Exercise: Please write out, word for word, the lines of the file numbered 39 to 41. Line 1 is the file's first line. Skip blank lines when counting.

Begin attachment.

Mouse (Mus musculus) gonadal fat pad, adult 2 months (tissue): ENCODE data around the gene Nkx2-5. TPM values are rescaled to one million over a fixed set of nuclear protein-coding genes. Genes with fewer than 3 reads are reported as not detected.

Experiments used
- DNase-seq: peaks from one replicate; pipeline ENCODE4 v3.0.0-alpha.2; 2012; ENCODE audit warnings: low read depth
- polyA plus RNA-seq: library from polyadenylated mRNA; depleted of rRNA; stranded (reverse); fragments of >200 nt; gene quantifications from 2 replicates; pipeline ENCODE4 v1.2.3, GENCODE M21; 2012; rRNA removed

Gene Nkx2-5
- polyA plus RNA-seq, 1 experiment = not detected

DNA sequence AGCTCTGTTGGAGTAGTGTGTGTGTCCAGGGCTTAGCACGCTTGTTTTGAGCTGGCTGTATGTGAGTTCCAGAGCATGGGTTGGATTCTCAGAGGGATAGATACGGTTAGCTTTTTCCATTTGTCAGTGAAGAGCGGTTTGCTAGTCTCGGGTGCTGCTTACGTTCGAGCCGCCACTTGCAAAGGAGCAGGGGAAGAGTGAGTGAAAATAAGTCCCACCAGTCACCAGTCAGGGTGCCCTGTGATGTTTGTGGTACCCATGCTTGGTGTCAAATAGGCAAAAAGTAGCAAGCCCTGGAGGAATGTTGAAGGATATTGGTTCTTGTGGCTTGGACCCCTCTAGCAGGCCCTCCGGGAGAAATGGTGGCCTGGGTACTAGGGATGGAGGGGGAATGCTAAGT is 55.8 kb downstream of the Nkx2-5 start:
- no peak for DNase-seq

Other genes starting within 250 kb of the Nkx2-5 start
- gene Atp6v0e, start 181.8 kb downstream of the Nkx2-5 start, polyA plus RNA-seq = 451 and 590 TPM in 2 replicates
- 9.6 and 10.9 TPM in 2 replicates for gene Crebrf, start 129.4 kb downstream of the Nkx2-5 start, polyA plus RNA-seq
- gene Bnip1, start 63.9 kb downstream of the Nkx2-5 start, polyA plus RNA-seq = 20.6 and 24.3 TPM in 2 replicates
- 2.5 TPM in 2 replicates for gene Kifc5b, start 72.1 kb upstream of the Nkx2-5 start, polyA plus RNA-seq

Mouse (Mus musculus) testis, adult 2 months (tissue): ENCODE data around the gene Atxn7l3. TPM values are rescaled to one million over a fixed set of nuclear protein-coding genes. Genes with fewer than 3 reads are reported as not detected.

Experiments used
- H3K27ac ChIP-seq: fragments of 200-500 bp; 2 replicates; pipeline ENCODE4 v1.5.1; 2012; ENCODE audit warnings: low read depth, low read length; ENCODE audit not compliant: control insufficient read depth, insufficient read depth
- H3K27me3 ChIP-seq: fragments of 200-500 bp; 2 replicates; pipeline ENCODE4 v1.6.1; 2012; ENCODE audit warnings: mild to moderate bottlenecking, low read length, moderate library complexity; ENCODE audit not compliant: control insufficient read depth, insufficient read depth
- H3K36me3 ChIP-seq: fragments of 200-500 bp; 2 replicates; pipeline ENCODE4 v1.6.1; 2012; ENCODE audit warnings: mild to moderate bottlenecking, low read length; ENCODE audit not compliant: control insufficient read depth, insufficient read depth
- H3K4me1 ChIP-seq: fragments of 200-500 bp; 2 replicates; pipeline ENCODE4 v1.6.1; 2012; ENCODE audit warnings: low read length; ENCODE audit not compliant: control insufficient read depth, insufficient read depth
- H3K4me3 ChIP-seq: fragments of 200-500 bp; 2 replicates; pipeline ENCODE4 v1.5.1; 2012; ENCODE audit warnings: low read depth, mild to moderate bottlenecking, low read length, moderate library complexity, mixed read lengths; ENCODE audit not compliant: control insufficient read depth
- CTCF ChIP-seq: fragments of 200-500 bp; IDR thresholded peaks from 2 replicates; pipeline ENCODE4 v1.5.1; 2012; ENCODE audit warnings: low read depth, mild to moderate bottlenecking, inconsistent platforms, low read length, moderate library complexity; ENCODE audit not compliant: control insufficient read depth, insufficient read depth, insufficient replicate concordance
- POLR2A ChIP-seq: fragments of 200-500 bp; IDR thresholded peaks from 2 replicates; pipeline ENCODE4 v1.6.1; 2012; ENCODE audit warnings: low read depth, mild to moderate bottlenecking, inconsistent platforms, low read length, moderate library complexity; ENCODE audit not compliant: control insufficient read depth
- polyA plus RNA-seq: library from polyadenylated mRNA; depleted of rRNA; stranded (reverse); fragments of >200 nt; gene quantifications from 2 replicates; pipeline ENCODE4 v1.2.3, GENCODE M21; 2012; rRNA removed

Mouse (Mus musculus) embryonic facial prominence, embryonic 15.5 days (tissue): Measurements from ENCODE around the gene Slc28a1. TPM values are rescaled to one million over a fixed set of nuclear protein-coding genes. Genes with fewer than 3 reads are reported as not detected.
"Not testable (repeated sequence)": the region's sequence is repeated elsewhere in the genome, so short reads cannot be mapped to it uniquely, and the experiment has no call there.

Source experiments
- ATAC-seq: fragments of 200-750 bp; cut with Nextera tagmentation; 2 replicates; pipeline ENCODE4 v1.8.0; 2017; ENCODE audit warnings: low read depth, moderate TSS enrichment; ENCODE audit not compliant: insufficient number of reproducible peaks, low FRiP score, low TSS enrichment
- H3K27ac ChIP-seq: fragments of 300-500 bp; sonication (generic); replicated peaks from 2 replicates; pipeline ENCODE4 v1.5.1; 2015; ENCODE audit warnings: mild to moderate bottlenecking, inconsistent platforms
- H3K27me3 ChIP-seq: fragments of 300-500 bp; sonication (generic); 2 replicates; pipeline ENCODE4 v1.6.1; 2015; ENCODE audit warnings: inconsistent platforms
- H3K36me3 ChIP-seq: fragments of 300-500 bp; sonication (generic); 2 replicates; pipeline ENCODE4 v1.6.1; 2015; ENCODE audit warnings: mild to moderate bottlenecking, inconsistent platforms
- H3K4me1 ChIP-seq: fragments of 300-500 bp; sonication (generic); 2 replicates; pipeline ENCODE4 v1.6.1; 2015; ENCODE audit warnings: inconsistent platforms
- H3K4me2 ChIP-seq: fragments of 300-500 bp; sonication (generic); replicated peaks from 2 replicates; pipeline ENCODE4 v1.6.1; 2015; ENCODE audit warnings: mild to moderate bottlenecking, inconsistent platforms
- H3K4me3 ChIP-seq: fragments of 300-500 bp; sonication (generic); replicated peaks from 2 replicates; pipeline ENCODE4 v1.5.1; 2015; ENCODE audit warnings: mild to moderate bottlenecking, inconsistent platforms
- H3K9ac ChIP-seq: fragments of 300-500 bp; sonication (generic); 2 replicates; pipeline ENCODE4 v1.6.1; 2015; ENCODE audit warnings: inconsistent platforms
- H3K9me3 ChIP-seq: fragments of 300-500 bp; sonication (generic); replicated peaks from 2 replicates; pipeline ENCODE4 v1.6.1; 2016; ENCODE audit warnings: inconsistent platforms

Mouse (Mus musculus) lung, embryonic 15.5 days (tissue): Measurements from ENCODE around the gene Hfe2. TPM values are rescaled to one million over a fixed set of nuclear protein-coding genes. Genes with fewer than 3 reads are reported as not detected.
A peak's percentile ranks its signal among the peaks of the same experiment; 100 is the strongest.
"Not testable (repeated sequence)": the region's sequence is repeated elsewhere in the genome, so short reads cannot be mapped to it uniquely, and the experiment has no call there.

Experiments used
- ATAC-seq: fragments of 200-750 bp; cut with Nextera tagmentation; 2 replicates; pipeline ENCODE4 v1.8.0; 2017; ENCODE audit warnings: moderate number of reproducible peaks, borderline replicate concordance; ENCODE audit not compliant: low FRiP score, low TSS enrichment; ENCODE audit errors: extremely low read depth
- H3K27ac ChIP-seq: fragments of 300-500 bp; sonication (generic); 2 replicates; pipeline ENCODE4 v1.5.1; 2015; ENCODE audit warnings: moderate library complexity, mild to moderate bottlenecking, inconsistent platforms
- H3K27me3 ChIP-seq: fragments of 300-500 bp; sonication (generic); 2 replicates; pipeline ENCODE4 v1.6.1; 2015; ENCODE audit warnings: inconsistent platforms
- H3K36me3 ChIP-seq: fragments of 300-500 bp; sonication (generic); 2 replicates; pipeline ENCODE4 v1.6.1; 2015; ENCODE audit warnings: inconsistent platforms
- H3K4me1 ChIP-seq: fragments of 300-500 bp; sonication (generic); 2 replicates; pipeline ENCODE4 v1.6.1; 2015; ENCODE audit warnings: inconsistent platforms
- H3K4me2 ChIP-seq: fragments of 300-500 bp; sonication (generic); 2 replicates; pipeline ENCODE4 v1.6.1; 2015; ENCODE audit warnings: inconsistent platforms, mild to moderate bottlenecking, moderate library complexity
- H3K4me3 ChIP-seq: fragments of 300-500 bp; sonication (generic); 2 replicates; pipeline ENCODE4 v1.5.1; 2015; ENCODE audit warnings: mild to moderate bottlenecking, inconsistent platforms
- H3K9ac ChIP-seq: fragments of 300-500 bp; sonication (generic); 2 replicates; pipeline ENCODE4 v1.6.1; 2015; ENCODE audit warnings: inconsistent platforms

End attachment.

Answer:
Experiments used
- ATAC-seq: fragments of 200-750 bp; cut with Nextera tagmentation; 2 replicates; pipeline ENCODE4 v1.8.0; 2017; ENCODE audit warnings: moderate number of reproducible peaks, borderline replicate concordance; ENCODE audit not compliant: low FRiP score, low TSS enrichment; ENCODE audit errors: extremely low read depth
- H3K27ac ChIP-seq: fragments of 300-500 bp; sonication (generic); 2 replicates; pipeline ENCODE4 v1.5.1; 2015; ENCODE audit warnings: moderate library complexity, mild to moderate bottlenecking, inconsistent platforms